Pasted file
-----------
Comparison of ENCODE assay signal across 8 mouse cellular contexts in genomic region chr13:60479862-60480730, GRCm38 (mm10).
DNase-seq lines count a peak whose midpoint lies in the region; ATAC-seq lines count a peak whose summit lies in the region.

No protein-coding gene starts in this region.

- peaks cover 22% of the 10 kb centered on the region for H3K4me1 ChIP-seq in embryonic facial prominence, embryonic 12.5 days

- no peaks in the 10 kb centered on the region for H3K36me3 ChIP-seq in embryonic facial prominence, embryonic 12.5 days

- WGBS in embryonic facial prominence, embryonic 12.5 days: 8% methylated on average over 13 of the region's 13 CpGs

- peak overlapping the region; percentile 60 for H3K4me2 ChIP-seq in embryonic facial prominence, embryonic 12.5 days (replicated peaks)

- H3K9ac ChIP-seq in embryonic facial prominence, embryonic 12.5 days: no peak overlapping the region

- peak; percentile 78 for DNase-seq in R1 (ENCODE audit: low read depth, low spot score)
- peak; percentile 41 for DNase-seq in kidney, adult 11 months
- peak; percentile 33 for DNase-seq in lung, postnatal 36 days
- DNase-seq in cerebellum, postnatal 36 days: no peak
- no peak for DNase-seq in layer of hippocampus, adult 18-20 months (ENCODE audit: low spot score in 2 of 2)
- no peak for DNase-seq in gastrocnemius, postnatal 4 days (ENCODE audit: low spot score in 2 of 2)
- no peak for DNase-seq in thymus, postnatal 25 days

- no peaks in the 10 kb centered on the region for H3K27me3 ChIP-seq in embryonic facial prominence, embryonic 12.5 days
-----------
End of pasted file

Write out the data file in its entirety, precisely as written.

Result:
Comparison of ENCODE assay signal across 8 mouse cellular contexts in genomic region chr13:60479862-60480730, GRCm38 (mm10).
DNase-seq lines count a peak whose midpoint lies in the region; ATAC-seq lines count a peak whose summit lies in the region.

No protein-coding gene starts in this region.

- peaks cover 22% of the 10 kb centered on the region for H3K4me1 ChIP-seq in embryonic facial prominence, embryonic 12.5 days

- no peaks in the 10 kb centered on the region for H3K36me3 ChIP-seq in embryonic facial prominence, embryonic 12.5 days

- WGBS in embryonic facial prominence, embryonic 12.5 days: 8% methylated on average over 13 of the region's 13 CpGs

- peak overlapping the region; percentile 60 for H3K4me2 ChIP-seq in embryonic facial prominence, embryonic 12.5 days (replicated peaks)

- H3K9ac ChIP-seq in embryonic facial prominence, embryonic 12.5 days: no peak overlapping the region

- peak; percentile 78 for DNase-seq in R1 (ENCODE audit: low read depth, low spot score)
- peak; percentile 41 for DNase-seq in kidney, adult 11 months
- peak; percentile 33 for DNase-seq in lung, postnatal 36 days
- DNase-seq in cerebellum, postnatal 36 days: no peak
- no peak for DNase-seq in layer of hippocampus, adult 18-20 months (ENCODE audit: low spot score in 2 of 2)
- no peak for DNase-seq in gastrocnemius, postnatal 4 days (ENCODE audit: low spot score in 2 of 2)
- no peak for DNase-seq in thymus, postnatal 25 days

- no peaks in the 10 kb centered on the region for H3K27me3 ChIP-seq in embryonic facial prominence, embryonic 12.5 days